Questions for those who suffered lower back pain …
For me, riding position is important and can help alleviate symptoms, but (and it’s a cliche) there is no substitute for core stability and flexibility.
Edit: there was a time when due to a back injury that I couldn’t bend forward more than about 20 degrees. Conditioning my core muscles has meant that they better support my dodgy spine. When I do have a back spasm, which is luckily an infrequent occurrence these days, the recovery time is definitely shortened by having trained my core.
Edit 2: like wallop says, tight hammies and hips don’t help. Lots of stretching!Posted 4 years agonaffriderMember
I had really bad back pain within the first 5yrs of cycling so tried loads of things.
Usual as already mentioned, flexible hammys and butt, reckon if you can’t touch your toes that’d be a good start. Saddle height, if it’s too high it can put excess stress on your back (too low and excess stress on you knees mind). Also loadsssss of core work.
Might be worth seeing a specialist.
I was the kind a guy who refused to do so for a long time, convinced core exercises and stretching was all I need, they did help, a lot but something still wasn’t right, so went to go see a chiropractor. Turns out I has 3 seized vertebra that I might have had since birth! Few sessions later and the difference was night and day. Did a few 24hrsolos with no back pain what-so-ever 🙂Posted 4 years agoKojaklollipopMember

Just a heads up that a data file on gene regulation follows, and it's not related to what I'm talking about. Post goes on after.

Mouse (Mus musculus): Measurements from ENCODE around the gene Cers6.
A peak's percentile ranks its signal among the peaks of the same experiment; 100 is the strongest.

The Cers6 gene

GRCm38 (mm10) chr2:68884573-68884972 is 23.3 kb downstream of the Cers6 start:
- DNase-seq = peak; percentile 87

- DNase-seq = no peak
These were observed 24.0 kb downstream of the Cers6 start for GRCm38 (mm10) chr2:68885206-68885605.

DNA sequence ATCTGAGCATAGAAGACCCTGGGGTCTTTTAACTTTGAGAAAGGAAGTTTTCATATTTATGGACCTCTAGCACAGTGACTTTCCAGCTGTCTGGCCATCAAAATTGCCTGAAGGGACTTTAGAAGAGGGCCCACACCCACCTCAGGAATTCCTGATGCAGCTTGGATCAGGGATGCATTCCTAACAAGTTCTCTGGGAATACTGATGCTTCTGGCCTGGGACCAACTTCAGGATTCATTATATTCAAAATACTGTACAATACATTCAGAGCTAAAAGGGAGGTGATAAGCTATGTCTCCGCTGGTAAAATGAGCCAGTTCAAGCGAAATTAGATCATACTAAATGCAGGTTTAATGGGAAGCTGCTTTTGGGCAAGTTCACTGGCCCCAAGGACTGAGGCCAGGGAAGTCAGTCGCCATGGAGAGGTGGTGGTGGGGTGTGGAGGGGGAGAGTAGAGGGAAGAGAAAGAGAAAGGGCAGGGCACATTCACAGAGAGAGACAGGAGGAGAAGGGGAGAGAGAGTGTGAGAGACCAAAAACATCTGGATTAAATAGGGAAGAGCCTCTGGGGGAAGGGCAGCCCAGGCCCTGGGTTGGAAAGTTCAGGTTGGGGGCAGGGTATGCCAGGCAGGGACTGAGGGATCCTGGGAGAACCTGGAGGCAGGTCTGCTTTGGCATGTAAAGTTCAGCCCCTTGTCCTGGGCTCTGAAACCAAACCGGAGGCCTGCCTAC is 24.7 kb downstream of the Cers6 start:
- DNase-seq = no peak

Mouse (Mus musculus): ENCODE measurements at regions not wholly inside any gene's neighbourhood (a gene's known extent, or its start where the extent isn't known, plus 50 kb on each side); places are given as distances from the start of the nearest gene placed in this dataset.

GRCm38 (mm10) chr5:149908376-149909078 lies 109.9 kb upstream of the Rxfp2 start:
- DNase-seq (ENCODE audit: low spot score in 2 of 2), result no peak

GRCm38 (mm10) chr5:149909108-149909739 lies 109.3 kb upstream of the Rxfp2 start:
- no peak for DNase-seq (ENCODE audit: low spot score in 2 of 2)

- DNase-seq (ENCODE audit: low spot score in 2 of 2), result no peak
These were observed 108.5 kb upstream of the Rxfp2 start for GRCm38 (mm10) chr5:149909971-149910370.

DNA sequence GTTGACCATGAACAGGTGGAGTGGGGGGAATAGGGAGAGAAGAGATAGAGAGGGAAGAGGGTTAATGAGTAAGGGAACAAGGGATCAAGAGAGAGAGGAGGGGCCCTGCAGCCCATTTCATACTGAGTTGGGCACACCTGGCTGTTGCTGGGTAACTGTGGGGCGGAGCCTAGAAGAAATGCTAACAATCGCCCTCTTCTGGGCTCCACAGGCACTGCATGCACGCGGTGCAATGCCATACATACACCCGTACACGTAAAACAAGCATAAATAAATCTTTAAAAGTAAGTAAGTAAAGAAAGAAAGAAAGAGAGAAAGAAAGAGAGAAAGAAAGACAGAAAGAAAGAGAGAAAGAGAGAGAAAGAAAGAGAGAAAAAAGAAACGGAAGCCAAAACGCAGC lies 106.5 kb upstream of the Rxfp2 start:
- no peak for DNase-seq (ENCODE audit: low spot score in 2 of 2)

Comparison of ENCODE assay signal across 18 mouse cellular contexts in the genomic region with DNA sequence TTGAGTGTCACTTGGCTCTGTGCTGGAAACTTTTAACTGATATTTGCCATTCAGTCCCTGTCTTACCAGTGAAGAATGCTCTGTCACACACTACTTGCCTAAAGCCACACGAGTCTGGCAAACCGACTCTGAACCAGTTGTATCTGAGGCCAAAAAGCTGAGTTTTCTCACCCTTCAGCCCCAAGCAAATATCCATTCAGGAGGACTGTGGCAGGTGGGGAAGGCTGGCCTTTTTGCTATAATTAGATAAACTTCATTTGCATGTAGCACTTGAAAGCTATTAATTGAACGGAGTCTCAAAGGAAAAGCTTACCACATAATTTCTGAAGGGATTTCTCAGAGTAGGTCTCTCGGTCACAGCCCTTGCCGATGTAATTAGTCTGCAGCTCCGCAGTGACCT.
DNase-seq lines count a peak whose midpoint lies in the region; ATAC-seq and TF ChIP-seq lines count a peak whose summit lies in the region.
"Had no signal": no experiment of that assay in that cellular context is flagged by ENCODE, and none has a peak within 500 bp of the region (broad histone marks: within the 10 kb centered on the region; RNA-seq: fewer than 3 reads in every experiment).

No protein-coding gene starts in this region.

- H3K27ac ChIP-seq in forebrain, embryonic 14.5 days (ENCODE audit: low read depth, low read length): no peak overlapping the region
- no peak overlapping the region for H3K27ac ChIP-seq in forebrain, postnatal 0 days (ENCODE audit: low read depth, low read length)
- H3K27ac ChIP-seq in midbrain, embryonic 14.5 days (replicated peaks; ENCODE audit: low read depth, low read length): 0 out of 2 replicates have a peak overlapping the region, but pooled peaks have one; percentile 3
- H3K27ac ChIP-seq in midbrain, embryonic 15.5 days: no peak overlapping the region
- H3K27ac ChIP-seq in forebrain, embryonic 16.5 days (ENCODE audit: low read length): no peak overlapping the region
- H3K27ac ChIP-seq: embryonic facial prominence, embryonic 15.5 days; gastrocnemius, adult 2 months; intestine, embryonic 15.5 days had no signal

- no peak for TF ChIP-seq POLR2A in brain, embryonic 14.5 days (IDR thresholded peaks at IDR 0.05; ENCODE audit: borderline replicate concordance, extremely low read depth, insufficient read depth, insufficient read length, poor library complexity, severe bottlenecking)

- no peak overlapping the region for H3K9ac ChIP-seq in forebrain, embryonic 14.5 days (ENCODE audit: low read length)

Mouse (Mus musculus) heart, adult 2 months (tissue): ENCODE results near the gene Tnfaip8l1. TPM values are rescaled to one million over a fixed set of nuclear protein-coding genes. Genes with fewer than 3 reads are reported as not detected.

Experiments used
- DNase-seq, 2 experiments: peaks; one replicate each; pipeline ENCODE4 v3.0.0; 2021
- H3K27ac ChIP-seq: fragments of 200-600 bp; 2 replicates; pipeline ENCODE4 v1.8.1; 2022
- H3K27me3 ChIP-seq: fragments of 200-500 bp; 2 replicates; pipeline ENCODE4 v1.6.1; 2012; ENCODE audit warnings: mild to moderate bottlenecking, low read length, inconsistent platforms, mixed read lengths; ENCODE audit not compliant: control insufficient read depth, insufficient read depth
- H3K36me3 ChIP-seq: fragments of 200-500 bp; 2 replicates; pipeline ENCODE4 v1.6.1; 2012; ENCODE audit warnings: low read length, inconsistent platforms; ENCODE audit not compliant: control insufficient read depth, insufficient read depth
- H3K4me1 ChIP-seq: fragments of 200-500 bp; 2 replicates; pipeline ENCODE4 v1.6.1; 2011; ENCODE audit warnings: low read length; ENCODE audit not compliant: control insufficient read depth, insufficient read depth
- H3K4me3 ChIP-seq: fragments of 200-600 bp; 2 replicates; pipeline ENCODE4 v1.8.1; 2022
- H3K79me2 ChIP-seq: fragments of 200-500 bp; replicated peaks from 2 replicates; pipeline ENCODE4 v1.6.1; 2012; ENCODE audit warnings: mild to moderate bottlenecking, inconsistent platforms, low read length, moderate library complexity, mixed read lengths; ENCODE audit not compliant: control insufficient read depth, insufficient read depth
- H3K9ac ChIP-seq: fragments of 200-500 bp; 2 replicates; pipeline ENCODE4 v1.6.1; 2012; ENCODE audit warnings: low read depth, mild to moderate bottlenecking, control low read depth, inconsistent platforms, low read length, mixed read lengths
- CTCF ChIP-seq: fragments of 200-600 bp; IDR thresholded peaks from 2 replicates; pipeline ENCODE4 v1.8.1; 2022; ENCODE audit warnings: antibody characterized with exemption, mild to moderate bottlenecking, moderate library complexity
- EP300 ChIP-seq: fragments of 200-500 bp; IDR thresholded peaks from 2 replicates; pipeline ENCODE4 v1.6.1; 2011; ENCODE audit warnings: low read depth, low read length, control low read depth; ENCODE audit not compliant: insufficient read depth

This is something that comes up on here every now and then, people suffering from lower back pain, so just wondering what has worked for most people, usual suspects is ridig position – saddle too low, high, forward, bar position, stem too short/long etc. Just wondering if people could comment on what has worked for them, have things improved by just gettig higher rise bars so you sit more upright or did you get lower bars to stretch the back out more, or lots of trail and error, or was it a better benefit to do stretching and back exercises over everything else … ??Posted 4 years agoKojaklollipopMember
Thaks, looks like a bit of stretching and core exercises make the most difference.
I suffer a bit on long draggy climbs, fine on the flat and descents. I was reminising about my old bikes of the early 90’s and amazed at how low and long the front end was back then with no suspension and I never had any problems, younger and fitter I guess but I was doing a bit more gym, running and tae-kwon-do then, I think the stretching exercises we used to do for tae-kwon-do helped enormously as I was a lot more supple than I am now, I’d like to find something similar so maybe some form of yoga would be useful?Posted 4 years agostu1972Member
Myofascial release with a tennis ball, the best 42p I ever spent. I’m plagued by severe back pain usually occurring 30-40 minutes into a ride. The only respite I get whilst riding is to stand out of the saddle and arch backwards to stretch the pain out.
Started with the tennis ball at the base of the spine & buttocks and it’s really sorted out my glutes, particularly the left buttock which seems to be my problem area.
I also strip my IT bands daily and Psoas release. I then carry on with yoga stretches followed by planks & side planks then dips.
Some of this may be of benefit to you, it’s certainly helping me.
StuPosted 4 years ago
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